Other times, like with Wale, I get a kick out of the lyrical content (he's funny), the inventive production qualities, the connection to 1970s-style soul and funk music, and its ability to make me sing and dance.

There are narratives to these albums. Nepenthe is partially about starting over in a foreign land; Loud City Song is partially an ode to Los Angeles; Magna Carta Holy Grail is partially about the struggle to maintain one's identity despite tremendous successes and failures. . .

I'm not sure if this answers your question.

Rick Tomaszewicz's picture

Thanks Stephen.

I suppose the good stuff, by one's own view necessarily, floats above the rest.  Genre and production values aren't as important as what the artist has to say and how they make us feel. (Ironically, Daft Punk's RAM is mostly about genre and production values, but still makes us feel good.)  But, it can take time to catch up with the good artists - time being art's version of "Kill 'em all and let God sort 'em out".  So, I'll keep listening past my preconceptions, with you and the rest of the crew as tour guides.

JamesR505's picture

Random access memories? Really Stephen? Long time reader, first time poster. 

We all know that Human After All was pretty decent, but this new record is just a mediocre collection of samples that these guys are using to capitalize on that past success. 

I could only make it through two tracks on the hifi before I had to pull the CD out of my Marantz and put it where it belongs, the JVC Kaboom (Model# RV-NB70, $250.00) that sits atop my refrigerator that we use to play background music while cooking. At least the "Sad Robot Clown" vocal in Within gave me a few hearty laughs as I loaded the dishwasher.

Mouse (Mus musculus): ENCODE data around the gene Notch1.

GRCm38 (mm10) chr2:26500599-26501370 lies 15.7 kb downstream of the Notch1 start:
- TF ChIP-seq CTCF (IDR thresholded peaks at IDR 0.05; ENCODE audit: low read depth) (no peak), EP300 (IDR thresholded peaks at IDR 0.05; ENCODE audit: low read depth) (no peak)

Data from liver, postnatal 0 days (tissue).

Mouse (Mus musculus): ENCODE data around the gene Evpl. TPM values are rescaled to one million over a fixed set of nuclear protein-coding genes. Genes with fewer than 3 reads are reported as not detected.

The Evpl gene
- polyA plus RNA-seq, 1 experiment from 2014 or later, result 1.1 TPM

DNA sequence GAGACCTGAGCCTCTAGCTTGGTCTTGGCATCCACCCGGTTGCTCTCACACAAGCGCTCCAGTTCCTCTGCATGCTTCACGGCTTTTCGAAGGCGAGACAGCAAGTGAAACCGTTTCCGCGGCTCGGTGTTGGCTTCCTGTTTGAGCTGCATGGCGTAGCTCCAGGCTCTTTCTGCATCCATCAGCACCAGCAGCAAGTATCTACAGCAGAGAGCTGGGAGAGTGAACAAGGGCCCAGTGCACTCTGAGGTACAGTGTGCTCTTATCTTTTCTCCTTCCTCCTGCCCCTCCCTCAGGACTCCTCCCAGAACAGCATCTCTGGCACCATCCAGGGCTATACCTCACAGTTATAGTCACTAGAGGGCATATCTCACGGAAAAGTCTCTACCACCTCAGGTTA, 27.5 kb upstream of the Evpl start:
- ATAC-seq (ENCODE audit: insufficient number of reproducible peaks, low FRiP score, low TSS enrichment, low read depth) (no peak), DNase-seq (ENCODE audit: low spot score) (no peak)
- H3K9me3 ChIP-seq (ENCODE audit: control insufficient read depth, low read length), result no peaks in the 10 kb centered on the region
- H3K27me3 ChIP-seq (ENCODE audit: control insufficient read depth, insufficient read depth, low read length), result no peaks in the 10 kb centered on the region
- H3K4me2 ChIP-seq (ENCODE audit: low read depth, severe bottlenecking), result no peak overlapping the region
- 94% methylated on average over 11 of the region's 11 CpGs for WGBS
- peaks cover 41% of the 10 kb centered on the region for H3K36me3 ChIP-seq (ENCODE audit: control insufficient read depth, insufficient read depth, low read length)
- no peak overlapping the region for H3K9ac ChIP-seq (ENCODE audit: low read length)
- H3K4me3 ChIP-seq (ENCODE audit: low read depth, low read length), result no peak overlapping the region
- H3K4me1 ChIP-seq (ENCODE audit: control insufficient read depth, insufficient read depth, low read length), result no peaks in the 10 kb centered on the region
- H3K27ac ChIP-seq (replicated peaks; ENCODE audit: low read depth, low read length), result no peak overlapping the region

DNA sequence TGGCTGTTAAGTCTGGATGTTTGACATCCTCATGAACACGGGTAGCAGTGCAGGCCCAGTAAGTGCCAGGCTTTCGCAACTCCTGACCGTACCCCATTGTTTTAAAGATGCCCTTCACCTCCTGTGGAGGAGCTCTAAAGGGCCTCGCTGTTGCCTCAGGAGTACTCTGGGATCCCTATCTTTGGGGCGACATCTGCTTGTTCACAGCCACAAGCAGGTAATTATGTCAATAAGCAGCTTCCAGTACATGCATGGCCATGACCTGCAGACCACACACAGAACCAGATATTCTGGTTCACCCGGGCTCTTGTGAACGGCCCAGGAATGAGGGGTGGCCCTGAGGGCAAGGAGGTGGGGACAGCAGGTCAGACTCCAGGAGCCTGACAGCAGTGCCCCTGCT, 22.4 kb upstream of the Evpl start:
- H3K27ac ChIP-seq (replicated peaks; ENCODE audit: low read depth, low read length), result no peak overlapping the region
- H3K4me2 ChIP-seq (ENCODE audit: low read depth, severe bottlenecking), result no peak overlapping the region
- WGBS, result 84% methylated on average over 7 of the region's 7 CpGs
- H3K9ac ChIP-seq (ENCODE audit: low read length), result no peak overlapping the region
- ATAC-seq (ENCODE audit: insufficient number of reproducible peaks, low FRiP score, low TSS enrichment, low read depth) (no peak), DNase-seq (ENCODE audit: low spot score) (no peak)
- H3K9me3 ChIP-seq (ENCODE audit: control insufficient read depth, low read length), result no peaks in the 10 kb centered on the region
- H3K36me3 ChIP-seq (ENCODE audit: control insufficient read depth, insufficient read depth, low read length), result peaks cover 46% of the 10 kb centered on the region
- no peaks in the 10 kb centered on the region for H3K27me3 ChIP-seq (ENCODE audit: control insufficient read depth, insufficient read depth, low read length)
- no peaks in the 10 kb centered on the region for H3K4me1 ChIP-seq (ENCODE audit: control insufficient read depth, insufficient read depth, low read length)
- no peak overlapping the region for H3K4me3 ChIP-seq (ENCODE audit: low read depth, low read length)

Stephen Mejias's picture

this new record is just a mediocre collection of samples that these guys are using to capitalize on that past success.

More than any other Daft Punk record, Random Access Memories is made of real musicians playing real instruments and recording those instruments in real studios: Henson Recording Studios, Conway Recording Studios, and Capitol Studios in California; Electric Lady Studios in New York City; and Gang Recording Studio in Paris. The band has said that the record is about machines becoming human, music returning to an organic state. And I do hear that in the music.

Check the liner notes: Nile Rodgers (guitar), JR Robinson (drums), Nathan East (bass), Greg Leisz (pedal steel), Chilly Gonzales (keys), vocals by Panda Bear, Julian Casablancas, Paul Williams, Pharrell Williams, Giorgio Moroder. . . These are A-list players and star vocalists. There is a string orchestra and choir. The album was mastered by Bob Ludwig and sounds amazing. 

I don't expect you or anyone to like it—I also hated it after just one listen—but to call it "a mediocre collection of samples" is at the very least inaccurate. Maybe you can give it another try. If not, no big deal. But I love it and I think that I will continue to love it for a very long time. It strikes me as a special album.

Ariel Bitran's picture

let's see if this works...

BradleyP's picture

Stephen--Thanks for pointing us readers to the Anna von Hausswolff album. That's a noteworthy, haunting recording. If you like her work, you will probably like the recent Dead Can Dance live album, too. It's a real stunner both musically and sonically.

How do you take a pipe organ on tour? I'd hate to be von Hauswolff's roadie. wink